Seanad debates

Thursday, 11 April 2024

EU Regulations (Police Co-operation on Migrant Smuggling and Trafficking in Human Beings): Motion


9:30 am

Photo of Sharon KeoganSharon Keogan (Independent) | Oireachtas source

The Minister is very welcome to the Chamber. I congratulate her on retaining her position.

I welcome the opt-in regarding enhanced police co-operation against human trafficking. An international approach to this issue is of critical importance in tackling human trafficking. By its nature, human trafficking is dependent on well organised, international criminal networks. One challenge faced by An Garda Síochána in this area is the difficulty in prosecuting human traffickers due to the international nature of the enterprise, so enhancing policing powers and co-operation with foreign police services such as Europol is a welcome development. I would like to see the human trafficking unit in An Garda Síochána strengthened in numbers, as currently there are only 16 people employed in that department. The unit is understaffed and I ask the Minister to fix that.

At national level, the Criminal Law (Sexual Offences and Human Trafficking) Bill 2023 is before the Dáil. It proposes key reforms that will benefit An Garda Síochána in its work to police human trafficking and exploitation. Making the national referral mechanism for victims of human trafficking a statutory provision will be of huge benefit in bringing those who perpetrate these crimes to justice. This mechanism provides for co-operation between State organisations, Government Departments and civic society groups which assist victims of human trafficking to ensure adequate resourcing and support is available, especially when victims choose to come forward and report a crime.However, the 2023 Trafficking in Persons Report ranked Ireland as failing to meet the minimum standards in victim identification, referral and assistance. This is frankly appalling. A study showed 88% of trafficking victims engaged with the healthcare system during their time of being trafficked but less than 1% identified were identified. We must train all healthcare workers in identifying trafficking.

While the HSE is listed as a competent authority in the Bill, the Department of Health is not, which will limit the scope of engagement of non-public healthcare workers. If we are serious as a nation about this vital issue, we must ensure all healthcare professionals are adequately trained and supported in identifying trafficking victims.

Yesterday, Annette Kennedy and Anne-Marie Ryan of the health and social care education trafficking group came to Leinster House and highlighted vital issues in relation to identifying trafficking. They noted that dentists, physiotherapists and even social workers do not typically receive training in identifying trafficking. If the Department of Health is listed as a competent authority, the Dental Council, CORU and many other regulatory bodies will be within the remit to train their members on identifying trafficking because trafficked people use the broad spectrum of health services. Including this training in the codes of professional conduct of these bodies will directly impact the educational institutions for these medical professionals and will equip all medical staff, public and private, trained and qualified, in how to identify trafficking.

Beyond healthcare professionals, it is critical to implement licences for those who work with civic society groups which assist human trafficking victims or assist those coming into Ireland seeking international protection to ensure oversight and regulation of these services. Many people operate in this space as consultants without any specific certification or credentials. It is vital for the success of an initiative to regulate this space appropriately. The criminal underground operations that thrive within our system are not merely undermining its integrity but are also likely perpetrating heinous crimes, particularly trafficking vulnerable individuals, especially women and children, into prostitution.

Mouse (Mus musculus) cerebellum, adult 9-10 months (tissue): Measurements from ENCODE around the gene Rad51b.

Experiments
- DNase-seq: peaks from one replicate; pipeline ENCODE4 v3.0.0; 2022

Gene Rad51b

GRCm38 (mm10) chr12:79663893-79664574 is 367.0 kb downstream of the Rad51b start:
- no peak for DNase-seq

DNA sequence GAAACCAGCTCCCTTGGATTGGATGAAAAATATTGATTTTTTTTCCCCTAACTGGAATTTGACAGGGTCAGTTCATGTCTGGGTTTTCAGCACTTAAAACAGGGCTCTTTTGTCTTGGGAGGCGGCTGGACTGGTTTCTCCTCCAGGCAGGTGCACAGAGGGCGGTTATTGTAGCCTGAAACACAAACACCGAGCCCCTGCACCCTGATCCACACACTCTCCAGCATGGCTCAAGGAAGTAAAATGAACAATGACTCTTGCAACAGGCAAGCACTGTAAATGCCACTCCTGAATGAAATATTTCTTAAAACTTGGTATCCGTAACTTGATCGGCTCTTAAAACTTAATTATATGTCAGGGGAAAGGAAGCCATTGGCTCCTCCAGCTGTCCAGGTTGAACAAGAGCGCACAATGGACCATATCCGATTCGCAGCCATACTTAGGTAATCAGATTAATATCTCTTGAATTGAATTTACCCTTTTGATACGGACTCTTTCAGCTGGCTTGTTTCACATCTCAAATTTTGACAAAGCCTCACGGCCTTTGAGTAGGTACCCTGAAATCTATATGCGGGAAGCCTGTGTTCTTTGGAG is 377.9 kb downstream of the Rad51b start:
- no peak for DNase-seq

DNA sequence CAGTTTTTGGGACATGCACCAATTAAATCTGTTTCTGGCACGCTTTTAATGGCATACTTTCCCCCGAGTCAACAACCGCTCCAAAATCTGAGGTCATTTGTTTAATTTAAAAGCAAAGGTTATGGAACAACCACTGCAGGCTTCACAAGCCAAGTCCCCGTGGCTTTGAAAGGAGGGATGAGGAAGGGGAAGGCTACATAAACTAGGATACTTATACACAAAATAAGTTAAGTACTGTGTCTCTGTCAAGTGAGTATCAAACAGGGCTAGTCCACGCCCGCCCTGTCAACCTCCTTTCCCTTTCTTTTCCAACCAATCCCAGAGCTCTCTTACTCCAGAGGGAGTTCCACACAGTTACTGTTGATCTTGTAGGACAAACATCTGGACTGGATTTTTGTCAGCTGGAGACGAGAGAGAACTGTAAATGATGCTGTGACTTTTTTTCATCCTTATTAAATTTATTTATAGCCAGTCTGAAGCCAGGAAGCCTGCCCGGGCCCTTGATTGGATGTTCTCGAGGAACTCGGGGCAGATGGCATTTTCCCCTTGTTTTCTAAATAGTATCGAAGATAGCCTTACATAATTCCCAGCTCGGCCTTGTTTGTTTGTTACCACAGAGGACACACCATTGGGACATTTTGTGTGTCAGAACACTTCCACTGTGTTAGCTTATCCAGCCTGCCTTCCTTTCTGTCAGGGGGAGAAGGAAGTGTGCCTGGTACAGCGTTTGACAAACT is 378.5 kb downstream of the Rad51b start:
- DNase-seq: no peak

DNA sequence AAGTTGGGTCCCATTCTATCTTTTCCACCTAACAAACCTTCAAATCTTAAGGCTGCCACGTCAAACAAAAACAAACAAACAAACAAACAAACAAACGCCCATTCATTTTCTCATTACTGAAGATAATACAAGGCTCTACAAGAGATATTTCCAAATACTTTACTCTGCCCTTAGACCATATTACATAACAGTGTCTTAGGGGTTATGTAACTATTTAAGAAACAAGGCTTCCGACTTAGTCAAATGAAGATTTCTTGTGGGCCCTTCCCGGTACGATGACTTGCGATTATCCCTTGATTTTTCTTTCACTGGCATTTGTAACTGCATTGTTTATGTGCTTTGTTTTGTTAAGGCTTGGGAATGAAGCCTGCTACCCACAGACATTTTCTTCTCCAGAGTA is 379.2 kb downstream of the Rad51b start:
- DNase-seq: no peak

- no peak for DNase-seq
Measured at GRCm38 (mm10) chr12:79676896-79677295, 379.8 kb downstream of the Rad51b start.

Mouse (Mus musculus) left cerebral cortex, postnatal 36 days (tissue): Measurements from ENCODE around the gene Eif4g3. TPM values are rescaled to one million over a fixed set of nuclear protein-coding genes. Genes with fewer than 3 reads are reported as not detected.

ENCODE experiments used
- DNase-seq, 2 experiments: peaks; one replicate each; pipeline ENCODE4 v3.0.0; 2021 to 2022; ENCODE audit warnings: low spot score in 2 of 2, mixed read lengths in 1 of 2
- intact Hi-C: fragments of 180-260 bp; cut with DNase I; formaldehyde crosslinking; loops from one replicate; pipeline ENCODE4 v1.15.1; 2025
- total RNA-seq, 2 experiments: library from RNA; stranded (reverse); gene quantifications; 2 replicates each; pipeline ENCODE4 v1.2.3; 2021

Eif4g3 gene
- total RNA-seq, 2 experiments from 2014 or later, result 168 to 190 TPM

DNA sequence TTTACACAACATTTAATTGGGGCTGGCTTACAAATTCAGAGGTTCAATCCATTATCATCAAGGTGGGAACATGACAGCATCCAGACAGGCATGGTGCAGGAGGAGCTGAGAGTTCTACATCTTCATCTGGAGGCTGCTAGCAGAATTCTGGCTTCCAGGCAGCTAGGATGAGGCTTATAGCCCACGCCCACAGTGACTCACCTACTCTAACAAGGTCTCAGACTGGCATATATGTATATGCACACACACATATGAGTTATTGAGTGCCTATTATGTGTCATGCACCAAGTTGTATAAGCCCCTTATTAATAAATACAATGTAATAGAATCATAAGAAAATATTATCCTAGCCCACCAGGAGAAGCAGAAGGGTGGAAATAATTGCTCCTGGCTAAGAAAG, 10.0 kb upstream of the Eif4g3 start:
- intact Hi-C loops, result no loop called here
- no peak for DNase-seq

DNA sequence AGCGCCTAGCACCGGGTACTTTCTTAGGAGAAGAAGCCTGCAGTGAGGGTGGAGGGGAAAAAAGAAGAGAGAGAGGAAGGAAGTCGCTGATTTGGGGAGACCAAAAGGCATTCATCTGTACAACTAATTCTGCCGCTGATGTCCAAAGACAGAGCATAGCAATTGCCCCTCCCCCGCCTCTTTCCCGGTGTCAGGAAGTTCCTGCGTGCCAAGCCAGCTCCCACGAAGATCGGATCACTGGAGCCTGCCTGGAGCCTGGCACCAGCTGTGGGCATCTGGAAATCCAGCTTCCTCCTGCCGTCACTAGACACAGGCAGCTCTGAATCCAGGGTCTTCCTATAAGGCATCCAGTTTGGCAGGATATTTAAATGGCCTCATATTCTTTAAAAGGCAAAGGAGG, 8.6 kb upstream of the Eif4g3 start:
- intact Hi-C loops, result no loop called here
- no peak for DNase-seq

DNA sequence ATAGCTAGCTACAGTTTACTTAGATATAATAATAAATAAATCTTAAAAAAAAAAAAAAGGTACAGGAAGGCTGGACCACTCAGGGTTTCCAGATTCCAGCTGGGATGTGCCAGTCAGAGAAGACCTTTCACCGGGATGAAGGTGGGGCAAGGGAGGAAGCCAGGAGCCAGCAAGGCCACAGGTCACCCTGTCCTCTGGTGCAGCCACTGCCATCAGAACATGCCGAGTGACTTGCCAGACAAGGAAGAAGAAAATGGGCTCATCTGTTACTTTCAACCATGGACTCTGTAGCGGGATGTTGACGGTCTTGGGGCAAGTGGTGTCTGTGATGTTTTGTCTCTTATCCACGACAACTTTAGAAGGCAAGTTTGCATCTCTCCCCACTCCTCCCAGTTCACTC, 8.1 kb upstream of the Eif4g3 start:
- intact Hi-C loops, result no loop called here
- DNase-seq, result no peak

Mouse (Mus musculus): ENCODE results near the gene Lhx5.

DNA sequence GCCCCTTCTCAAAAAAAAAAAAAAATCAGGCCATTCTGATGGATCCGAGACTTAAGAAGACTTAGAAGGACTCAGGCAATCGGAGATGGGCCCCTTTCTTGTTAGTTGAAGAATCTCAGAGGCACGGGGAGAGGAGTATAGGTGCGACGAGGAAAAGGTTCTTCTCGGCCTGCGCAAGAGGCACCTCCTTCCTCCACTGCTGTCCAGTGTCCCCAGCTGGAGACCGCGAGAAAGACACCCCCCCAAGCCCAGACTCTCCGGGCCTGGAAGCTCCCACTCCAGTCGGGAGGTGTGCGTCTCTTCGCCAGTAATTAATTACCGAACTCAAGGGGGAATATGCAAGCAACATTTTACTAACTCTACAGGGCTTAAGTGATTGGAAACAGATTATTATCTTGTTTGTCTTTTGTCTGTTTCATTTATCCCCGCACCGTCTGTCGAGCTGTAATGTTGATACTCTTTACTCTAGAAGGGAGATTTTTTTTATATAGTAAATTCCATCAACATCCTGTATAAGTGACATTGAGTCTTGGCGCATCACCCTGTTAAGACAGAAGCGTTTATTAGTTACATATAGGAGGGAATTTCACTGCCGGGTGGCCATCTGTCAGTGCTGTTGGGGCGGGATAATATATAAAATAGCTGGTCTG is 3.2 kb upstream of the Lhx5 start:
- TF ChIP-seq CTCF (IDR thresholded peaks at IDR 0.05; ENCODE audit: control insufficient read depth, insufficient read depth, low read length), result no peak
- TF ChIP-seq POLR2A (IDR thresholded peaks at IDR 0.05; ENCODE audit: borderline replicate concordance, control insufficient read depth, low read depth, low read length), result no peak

Organ trafficking is as yet unquantified. We had one case of that last year. It is a growing international problem, particularly in such countries as Afghanistan which has a high number of international refugees worldwide. This is why specially licensing international protection professionals is necessary, if not overdue. By demanding licences for professionals working in the international protection and refugee system, we can establish a robust framework that holds individuals and organisations accountable for their actions. Licences will help to ensure that only qualified and ethical individuals are entrusted with the responsibility of protecting and advocating for refugees and asylum seekers.

Previously, I highlighted concerns regarding Ukrainian children brought to County Mayo by a charity. This charity did not notify Tusla on the arrival of these children. Many of these children flew without a parent or guardian. Under the law as it stands, notification to Tusla might be sufficient to comply with the current laws but is that really enough? When it comes to people crossing borders, especially children, we need to ensure the highest standard of protection of all involved. The national referral mechanism should perhaps include children by default as a way of ensuring that children fleeing war get the particular support that they need and that they are also tracked in a system, should there be any risk that they have been trafficked.

By clearly setting out guidelines and expectations through licensing requirements, we can instil trust and confidence in the system, reassuring both the public and those seeking safety and support. By training our healthcare professionals we can aim to meet the highest standards in identifying and assisting victims of the crime. I welcome the EU and national laws on this matter.


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